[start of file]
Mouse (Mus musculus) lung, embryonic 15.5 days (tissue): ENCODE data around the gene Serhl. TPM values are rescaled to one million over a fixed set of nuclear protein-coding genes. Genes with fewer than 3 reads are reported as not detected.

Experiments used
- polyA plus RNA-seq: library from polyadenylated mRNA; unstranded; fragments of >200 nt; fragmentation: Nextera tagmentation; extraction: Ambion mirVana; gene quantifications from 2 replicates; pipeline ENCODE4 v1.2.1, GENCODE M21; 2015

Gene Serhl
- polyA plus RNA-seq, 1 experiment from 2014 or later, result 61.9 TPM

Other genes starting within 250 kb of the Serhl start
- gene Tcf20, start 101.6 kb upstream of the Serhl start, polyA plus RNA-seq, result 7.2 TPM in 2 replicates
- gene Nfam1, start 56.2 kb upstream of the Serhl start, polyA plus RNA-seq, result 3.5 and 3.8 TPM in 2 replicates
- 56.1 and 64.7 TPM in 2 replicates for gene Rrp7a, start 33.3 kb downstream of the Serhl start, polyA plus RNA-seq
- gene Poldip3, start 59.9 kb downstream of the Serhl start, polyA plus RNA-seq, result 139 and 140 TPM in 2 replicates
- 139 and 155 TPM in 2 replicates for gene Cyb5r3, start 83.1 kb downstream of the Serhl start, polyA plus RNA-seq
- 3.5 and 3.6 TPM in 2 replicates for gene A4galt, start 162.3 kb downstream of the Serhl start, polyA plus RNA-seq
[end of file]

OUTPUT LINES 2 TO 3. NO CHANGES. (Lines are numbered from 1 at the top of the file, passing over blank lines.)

Experiments used
- polyA plus RNA-seq: library from polyadenylated mRNA; unstranded; fragments of >200 nt; fragmentation: Nextera tagmentation; extraction: Ambion mirVana; gene quantifications from 2 replicates; pipeline ENCODE4 v1.2.1, GENCODE M21; 2015